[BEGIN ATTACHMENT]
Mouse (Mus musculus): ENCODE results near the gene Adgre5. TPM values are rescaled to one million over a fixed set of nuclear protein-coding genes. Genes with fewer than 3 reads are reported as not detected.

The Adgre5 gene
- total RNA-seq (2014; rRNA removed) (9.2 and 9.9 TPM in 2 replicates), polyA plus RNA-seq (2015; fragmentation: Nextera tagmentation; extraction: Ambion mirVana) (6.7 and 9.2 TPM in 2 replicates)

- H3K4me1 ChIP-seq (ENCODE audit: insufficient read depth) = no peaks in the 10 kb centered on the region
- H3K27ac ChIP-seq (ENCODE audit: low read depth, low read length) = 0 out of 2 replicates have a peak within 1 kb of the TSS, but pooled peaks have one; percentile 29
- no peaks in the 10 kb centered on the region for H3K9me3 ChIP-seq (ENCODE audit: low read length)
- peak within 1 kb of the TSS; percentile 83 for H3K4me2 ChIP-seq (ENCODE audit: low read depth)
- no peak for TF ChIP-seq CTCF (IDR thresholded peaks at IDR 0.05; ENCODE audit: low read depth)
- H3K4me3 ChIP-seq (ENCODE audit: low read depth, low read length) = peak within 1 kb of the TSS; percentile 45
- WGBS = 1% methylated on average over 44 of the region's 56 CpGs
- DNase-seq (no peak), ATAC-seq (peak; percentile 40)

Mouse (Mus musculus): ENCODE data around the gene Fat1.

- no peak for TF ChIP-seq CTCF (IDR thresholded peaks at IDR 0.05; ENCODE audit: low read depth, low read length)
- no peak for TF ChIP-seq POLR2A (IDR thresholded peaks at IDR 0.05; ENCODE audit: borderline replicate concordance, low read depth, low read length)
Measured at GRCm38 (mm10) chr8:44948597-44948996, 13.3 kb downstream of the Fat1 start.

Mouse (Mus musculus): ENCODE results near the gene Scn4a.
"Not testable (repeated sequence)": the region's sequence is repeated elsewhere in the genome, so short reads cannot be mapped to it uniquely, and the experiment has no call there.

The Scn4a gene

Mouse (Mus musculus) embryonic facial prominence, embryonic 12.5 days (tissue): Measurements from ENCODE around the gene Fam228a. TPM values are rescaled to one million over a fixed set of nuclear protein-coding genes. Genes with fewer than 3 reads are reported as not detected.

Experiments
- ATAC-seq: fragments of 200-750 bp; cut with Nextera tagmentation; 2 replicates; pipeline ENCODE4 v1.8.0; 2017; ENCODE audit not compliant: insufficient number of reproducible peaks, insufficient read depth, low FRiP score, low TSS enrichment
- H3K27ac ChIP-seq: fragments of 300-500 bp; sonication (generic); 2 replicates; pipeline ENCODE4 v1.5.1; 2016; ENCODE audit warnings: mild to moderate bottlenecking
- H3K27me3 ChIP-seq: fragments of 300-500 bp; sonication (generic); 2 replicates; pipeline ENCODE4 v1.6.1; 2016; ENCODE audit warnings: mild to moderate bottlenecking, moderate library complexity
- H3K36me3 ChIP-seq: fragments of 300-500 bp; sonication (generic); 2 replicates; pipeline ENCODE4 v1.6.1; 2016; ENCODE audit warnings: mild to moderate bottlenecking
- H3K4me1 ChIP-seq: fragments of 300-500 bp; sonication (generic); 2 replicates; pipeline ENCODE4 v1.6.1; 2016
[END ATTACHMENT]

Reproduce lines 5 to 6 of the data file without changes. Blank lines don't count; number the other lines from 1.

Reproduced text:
- H3K27ac ChIP-seq (ENCODE audit: low read depth, low read length) = 0 out of 2 replicates have a peak within 1 kb of the TSS, but pooled peaks have one; percentile 29
- no peaks in the 10 kb centered on the region for H3K9me3 ChIP-seq (ENCODE audit: low read length)